Bird flu: Person confirmed to have avian influenza after rare transmission in south-west England


Britain’s Health Protection Agency announced on Thursday that a man in the south-west of England has been confirmed to have avian flu.,

The agency said the person was in close contact with infected birds and there was no evidence of further transmission.

“The person acquired the infection from very close, regular contact with a large number of infected birds, which they kept in and around their home for long periods of time,” UKHSA said.

“All the contacts of the person including those who visited the premises have been traced and there is no evidence of further spread of the infection to anyone else. The person is currently fine and is self-isolating. The risk to the wider public from avian flu is very small.”

According to the UKHSA, some strains of bird flu can be passed from birds to people, but this is extremely rare.

It usually requires close contact with an infected bird, so the risk to humans is generally thought to be very low.

The organization said human-to-human transmission of bird flu is also very rare.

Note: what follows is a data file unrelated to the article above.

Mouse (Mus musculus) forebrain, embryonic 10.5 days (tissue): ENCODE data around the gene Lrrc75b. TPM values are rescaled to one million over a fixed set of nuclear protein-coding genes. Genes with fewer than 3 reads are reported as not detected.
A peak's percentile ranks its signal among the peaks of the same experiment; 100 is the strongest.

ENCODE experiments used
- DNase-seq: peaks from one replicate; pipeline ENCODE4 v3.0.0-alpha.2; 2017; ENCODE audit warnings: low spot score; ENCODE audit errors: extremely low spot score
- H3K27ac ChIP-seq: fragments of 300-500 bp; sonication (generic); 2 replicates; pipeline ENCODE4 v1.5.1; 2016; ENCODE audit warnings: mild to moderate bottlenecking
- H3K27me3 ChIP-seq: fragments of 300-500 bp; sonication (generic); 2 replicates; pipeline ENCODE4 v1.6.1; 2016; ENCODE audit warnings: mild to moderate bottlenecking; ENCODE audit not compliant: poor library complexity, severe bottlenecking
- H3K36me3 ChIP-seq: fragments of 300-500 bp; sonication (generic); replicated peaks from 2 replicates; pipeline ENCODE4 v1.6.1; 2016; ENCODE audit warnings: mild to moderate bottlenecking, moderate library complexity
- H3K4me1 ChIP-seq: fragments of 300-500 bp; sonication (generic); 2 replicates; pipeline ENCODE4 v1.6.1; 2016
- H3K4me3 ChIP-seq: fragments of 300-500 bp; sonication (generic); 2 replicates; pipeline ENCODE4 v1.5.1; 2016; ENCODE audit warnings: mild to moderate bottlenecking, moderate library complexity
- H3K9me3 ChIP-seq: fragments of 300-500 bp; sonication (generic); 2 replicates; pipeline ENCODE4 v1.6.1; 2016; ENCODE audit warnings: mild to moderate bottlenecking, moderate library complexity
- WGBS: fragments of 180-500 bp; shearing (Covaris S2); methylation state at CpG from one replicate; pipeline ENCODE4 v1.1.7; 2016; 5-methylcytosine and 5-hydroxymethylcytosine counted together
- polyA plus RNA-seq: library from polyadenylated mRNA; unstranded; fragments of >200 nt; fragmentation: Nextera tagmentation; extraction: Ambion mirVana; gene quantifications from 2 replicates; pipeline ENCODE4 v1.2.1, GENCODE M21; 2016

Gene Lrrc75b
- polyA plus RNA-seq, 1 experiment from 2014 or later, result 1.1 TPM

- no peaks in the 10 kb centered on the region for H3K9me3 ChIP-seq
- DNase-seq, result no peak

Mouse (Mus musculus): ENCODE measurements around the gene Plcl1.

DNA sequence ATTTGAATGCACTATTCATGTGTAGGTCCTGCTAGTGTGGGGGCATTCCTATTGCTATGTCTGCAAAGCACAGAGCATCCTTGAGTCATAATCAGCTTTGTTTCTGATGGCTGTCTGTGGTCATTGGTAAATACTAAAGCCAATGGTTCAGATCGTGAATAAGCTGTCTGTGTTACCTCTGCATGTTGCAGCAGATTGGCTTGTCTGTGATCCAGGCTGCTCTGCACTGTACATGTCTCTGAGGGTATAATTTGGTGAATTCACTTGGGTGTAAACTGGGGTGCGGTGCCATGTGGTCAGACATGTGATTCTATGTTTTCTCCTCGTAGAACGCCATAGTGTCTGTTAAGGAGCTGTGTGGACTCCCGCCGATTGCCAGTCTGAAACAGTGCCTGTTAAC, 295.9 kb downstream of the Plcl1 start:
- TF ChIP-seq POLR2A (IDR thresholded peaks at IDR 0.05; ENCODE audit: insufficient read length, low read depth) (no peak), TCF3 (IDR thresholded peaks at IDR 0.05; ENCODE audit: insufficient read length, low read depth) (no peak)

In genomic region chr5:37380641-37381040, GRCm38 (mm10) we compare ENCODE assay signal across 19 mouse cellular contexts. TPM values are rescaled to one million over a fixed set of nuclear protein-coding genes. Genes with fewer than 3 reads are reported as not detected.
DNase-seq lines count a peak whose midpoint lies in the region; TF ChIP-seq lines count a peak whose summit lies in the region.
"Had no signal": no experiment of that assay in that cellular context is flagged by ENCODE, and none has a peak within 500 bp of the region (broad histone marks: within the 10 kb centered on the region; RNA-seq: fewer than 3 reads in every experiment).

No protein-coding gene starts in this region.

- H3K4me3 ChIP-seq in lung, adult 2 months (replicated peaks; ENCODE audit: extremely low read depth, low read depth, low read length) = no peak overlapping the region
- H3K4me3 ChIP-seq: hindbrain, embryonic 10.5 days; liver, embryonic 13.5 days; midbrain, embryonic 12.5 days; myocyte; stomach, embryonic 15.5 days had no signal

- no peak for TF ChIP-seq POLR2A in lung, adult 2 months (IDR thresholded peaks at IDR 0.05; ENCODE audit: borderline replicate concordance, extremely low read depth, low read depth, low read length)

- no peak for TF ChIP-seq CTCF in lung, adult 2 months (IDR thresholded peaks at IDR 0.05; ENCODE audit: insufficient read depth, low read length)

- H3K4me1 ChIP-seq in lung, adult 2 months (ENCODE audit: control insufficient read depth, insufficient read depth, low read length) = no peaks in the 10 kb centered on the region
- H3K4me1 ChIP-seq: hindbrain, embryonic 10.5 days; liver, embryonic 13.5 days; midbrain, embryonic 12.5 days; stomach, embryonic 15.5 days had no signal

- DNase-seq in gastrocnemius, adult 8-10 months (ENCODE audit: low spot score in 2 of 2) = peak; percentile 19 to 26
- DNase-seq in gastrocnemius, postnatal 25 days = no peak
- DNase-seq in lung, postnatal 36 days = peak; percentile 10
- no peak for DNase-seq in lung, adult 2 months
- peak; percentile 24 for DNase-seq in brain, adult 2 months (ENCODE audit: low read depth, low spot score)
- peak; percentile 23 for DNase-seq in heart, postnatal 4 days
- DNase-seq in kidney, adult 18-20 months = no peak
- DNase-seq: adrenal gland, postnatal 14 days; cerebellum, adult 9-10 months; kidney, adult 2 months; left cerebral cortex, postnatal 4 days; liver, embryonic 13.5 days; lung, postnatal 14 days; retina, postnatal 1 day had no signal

The case came after the Animal and Plant Health Agency (APHA) identified an outbreak of the H5N1 strain of bird flu in flocks.

All infected birds have been killed.

As a precaution, the UKHSA swabbed the person involved and detected low levels of flu.

Further laboratory analysis revealed that the virus was the type “H5” found in birds.

The UKHSA said that, at this point, it is not possible to confirm that this is an H5N1 infection (the strain that is currently circulating in birds in the UK).

But the UKHSA has informed the World Health Organization (WHO) as a precaution.

It said it was the first human case of the strain in the UK, although cases have been reported elsewhere globally.

Professor Isabel Oliver, UKHSA’s Chief Scientific Officer, said: “While the risk of avian flu to the general public is very small, we know that some strains have the potential to spread to humans and so we have robust systems in place to prevent these early. can be detected and action taken.